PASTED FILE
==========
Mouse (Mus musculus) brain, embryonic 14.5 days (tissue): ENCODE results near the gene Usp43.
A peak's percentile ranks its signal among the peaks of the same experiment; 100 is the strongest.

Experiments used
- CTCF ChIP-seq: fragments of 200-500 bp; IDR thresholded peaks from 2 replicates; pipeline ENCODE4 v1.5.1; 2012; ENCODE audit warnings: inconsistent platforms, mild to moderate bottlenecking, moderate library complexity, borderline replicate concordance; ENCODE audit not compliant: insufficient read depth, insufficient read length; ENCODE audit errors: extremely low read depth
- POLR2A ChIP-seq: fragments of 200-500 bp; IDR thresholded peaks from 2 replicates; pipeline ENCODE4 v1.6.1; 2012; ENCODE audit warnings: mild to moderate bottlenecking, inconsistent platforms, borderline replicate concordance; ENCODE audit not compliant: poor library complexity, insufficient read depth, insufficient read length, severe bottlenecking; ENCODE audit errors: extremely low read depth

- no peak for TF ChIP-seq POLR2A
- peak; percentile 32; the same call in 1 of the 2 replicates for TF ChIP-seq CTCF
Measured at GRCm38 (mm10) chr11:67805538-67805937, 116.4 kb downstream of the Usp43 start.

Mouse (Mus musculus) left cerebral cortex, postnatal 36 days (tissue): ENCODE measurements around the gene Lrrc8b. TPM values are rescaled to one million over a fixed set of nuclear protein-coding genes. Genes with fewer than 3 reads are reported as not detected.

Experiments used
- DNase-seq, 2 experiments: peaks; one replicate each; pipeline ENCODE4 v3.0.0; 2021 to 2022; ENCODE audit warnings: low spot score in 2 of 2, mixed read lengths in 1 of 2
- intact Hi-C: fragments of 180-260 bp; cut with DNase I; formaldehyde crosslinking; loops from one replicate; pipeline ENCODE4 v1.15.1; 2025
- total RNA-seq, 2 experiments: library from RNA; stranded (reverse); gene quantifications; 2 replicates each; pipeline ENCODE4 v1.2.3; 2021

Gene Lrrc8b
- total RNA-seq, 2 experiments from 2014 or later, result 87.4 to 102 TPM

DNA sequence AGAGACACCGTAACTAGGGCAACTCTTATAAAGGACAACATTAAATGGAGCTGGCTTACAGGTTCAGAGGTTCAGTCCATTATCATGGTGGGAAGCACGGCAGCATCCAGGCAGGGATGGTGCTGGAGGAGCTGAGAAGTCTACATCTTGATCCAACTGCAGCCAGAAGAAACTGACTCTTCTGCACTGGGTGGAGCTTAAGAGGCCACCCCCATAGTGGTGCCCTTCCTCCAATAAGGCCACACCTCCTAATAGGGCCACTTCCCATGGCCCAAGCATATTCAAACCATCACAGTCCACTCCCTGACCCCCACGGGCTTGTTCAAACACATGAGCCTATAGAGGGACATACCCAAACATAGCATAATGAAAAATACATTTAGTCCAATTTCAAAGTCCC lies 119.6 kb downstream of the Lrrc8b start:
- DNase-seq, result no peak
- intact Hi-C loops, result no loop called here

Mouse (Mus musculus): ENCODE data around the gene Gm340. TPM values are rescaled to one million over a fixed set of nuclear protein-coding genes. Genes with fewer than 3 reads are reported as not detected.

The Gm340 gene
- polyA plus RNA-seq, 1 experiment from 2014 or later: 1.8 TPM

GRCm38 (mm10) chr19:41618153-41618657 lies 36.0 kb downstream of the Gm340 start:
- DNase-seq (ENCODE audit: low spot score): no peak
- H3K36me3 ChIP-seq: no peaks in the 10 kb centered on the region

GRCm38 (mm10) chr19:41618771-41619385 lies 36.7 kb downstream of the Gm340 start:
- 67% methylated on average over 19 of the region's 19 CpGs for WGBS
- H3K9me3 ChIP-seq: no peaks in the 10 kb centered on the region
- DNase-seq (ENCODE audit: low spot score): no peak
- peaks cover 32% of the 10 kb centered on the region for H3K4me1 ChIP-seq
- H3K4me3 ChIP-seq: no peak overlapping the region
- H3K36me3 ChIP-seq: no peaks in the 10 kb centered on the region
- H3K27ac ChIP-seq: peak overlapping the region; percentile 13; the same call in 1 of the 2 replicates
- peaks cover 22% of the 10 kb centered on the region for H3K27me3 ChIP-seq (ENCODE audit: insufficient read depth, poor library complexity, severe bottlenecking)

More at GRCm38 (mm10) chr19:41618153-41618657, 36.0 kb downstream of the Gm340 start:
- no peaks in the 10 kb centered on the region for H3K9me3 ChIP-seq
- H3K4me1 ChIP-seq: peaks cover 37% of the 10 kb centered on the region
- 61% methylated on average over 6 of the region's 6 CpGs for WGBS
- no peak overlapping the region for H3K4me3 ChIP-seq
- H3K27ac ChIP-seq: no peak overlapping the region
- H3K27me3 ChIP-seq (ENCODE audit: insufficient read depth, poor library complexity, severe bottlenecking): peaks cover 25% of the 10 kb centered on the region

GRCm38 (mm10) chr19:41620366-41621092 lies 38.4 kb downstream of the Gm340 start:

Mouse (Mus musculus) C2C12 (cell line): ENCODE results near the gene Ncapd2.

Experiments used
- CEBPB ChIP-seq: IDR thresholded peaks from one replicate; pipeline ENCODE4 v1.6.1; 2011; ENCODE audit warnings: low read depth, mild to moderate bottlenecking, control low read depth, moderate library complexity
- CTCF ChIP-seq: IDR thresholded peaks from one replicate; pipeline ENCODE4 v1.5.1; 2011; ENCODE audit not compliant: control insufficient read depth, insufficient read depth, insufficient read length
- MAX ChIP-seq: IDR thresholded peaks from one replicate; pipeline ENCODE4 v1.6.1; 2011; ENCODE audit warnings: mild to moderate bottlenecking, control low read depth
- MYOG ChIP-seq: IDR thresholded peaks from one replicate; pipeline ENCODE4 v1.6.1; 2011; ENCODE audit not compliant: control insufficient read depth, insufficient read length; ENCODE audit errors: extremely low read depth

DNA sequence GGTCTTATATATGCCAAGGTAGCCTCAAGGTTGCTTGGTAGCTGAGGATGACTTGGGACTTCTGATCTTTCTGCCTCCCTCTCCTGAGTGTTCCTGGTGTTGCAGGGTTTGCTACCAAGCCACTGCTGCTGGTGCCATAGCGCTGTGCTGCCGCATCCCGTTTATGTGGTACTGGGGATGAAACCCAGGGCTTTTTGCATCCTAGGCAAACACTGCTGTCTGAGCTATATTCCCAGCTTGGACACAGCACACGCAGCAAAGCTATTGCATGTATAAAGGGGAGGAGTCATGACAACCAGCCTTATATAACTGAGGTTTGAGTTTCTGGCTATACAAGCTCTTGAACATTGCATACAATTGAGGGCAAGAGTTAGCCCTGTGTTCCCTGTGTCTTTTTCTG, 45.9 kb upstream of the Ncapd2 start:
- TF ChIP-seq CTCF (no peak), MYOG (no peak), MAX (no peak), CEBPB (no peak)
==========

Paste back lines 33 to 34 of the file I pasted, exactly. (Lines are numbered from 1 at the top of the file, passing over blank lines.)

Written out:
- peaks cover 22% of the 10 kb centered on the region for H3K27me3 ChIP-seq (ENCODE audit: insufficient read depth, poor library complexity, severe bottlenecking)

More at GRCm38 (mm10) chr19:41618153-41618657, 36.0 kb downstream of the Gm340 start: